For data on the day, the focus was almost exclusively on the housing markets. The National Association of Realtors’ existing home sales data for May unexpectedly contracted 2.2 percent for the month to a 5.66 million pace of annual turnover. This was a modest disappointment given the market consensus for an improvement; but overall, the moderation in the period-to-period fluctuations was certainly an improvement. With a government tax credit set to expire, it is important to monitor overall trend rather than monthly performance. For tomorrow, the docket is once again newsworthy. New home sales are worth marking; but it is the FOMC rate decision that holds the greater potential. No change in the Fed Funds rate is expected; but the group could very well update growth and inflation expectations. What’s more, there is a good chance that commentary could shift or extraordinary policy efforts could be altered. If that is the case, it could be seen as step towards tightening.
Euro Troubled by Suggestions, Evidence that Regional Financial Conditions Deteriorating
With underlying sentiment slipping, the euro would lose ground Tuesday. Over the past few weeks, the shared currency has found strength not in a promising shift in economic and financial conditions for the Euro-area specifically; but rather an absence of new problems along with a general rebound in investors’ confidence. Further capitalizing on the drop in optimism, bearish momentum developed along with updates that undermined the perception that the region could support a financial recovery. Top news was ECB Noyer’s comment that private European banks were encountering funding problems (a discouraging development considering one of his colleagues recently suggested the central bank would not provide liquidity to individual banks) and the timely downgrade for BNP. Further depressing confidence, Standard & Poor’s warned that more Spanish real-estate developers were likely to fail, leading to a greater overall level of defaults and higher lending cost. Data, on the other hand, made an effort to even out pessimism. The Euro Zone consumer confidence report improved slightly for June while the German IFO business sentiment survey rose to its highest level in over two years. Tomorrow’s June activity reports for the factory and service sector could help bolster growth expectations for the second quarter as these numbers usually perform rather closely to the performance of the broader economy.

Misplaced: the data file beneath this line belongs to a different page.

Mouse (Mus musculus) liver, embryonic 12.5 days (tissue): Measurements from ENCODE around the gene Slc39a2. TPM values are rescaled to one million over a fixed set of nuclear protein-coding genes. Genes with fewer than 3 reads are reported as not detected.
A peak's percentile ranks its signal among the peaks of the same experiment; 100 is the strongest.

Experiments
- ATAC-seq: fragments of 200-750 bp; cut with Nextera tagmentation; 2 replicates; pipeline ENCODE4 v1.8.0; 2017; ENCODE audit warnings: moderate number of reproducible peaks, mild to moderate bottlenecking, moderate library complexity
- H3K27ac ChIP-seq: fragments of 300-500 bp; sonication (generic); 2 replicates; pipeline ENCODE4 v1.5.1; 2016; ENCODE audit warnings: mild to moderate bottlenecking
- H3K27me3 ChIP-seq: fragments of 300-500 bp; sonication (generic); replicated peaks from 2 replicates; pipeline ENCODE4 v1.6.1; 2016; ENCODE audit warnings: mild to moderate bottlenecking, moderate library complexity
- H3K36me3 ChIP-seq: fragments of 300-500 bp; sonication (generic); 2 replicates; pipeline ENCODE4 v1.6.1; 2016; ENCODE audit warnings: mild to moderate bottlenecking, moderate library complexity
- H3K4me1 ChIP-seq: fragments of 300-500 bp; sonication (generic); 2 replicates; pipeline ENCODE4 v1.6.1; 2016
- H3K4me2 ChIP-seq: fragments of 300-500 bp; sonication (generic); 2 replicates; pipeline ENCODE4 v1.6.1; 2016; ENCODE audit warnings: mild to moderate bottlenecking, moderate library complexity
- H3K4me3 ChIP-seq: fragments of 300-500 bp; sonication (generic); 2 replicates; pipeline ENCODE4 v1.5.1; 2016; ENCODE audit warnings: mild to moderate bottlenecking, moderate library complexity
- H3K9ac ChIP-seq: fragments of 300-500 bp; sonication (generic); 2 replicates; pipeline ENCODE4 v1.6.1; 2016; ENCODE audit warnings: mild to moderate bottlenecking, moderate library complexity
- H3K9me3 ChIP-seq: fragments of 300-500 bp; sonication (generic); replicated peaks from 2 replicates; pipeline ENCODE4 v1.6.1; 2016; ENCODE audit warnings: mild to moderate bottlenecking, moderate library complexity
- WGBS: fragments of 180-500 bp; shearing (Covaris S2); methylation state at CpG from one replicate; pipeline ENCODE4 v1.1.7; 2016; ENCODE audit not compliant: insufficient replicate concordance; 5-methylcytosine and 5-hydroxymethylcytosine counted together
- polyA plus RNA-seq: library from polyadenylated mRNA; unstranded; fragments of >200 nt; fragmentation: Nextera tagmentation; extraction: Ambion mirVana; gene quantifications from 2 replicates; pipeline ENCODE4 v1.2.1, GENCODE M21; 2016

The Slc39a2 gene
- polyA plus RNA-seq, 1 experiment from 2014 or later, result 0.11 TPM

British Pound Posts an Uneasy Advance on Government’s Ambitious Budget Efforts
There was a lot of potential in the UK’s budget announcement. The sterling had moved very little in the weeks preceding the announcement and Fitch’s warning last week that the government had to do more to preserve the nation’s top sovereign credit rating further focused the market’s attention. However, the ultimate reaction was relatively tame. The pound would, however, climb on the combined effort to raise sales and capital gains taxes, lower corporate profit tax, freeze public wages and child subsidies, and raise a levy on banks. The government expects spending to be cut by 30 billion pounds a year; but what will the effect be on growth? How effective will these cuts be? Only time will tell.

Canadian Dollar Slips as Interest Rate Expectations Plunge following BoC Comments, CPI Data
The Canadian dollar is rapidly losing its appeal as a currency that leads through growth and interest rate expectations.
Following up the dour commentary after the last BoC rate hike, the central bank further bolstered its warnings of financial uncertainty going forward. Today, the May CPI reading dropped well below target to a 1.4 percent clip. The market now expects only 88 bps of hikes over the coming year.

Japanese Yen Tentatively Advances on Government’s Murky Budget Promises 
If Japanese officials were trying to rouse the same level of confidence from the markets as the UK was looking for on its budget report, they have certainly fallen short. Prime Minister Kan laid out a goal to balance the nation’s massive deficit by 2021. However, critically absent were the details of how this would be accomplished. Credit ratings agencies will not simply take them for their word. Neither will the market.